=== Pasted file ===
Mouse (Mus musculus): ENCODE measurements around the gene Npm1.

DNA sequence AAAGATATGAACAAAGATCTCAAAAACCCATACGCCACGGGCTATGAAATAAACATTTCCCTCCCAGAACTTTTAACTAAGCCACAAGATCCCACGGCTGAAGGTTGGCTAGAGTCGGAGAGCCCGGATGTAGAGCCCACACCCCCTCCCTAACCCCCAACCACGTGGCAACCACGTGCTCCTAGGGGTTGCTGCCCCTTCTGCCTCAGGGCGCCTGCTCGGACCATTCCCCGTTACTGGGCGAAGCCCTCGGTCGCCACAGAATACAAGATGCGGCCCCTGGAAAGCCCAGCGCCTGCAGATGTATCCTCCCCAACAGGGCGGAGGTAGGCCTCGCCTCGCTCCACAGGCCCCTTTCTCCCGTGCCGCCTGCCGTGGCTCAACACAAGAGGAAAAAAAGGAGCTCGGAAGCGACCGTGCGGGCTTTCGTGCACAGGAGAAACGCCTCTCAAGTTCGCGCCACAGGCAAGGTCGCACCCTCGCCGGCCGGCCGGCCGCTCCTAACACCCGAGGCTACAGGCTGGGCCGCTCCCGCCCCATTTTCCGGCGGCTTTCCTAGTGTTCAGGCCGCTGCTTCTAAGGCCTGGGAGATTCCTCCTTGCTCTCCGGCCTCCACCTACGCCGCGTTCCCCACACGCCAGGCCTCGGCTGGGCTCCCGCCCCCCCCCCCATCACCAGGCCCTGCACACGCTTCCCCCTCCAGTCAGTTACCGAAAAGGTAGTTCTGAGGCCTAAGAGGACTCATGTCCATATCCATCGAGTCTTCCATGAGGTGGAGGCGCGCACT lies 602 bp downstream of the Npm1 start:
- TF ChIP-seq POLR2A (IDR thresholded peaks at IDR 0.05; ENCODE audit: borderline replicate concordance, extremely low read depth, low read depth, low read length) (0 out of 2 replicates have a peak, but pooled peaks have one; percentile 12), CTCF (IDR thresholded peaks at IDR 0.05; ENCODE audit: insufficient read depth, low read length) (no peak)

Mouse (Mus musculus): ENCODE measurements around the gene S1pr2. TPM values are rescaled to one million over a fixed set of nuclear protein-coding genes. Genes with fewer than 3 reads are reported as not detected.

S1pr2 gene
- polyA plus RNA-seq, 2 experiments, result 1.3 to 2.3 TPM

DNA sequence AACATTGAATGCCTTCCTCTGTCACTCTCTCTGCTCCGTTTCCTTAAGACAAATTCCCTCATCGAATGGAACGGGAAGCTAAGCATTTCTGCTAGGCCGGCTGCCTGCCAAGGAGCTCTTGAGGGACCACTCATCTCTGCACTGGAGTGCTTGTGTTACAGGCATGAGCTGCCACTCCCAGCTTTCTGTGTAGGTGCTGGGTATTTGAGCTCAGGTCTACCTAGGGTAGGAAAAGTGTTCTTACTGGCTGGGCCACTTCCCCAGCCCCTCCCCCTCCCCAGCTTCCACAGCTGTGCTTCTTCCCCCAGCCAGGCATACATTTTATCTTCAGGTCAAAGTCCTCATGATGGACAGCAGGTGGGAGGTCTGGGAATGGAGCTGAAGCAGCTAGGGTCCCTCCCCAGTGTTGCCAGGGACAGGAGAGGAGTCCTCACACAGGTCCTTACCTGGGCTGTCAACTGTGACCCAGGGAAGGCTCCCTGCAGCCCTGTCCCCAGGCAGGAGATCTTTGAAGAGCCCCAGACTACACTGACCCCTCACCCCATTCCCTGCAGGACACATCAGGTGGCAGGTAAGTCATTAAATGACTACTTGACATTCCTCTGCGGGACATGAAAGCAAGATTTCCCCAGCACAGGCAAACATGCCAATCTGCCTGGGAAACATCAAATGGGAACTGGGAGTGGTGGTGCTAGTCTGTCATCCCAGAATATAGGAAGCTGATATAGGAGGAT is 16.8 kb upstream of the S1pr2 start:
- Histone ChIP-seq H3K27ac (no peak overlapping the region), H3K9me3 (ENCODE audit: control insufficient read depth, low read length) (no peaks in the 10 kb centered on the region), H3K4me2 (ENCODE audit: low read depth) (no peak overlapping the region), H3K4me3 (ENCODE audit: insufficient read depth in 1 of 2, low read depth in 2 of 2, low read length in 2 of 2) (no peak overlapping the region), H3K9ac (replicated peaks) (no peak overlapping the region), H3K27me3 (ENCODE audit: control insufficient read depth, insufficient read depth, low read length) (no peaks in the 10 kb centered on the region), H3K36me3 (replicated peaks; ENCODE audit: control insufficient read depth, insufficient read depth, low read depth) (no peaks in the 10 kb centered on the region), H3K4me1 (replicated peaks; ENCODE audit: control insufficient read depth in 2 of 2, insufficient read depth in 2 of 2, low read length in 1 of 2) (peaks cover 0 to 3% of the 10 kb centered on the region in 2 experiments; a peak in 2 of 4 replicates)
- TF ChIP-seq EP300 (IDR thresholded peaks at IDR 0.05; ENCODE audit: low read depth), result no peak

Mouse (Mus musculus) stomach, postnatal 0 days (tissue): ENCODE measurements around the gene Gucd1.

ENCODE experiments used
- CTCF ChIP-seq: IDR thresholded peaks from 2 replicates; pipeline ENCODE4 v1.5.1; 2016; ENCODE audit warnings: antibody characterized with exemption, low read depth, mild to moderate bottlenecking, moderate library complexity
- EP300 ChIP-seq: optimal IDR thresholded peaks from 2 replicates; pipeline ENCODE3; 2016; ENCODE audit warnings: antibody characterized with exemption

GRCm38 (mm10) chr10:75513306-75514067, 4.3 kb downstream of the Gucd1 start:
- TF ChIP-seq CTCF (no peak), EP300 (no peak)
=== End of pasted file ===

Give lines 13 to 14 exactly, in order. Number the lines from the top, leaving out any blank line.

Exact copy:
- EP300 ChIP-seq: optimal IDR thresholded peaks from 2 replicates; pipeline ENCODE3; 2016; ENCODE audit warnings: antibody characterized with exemption

GRCm38 (mm10) chr10:75513306-75514067, 4.3 kb downstream of the Gucd1 start: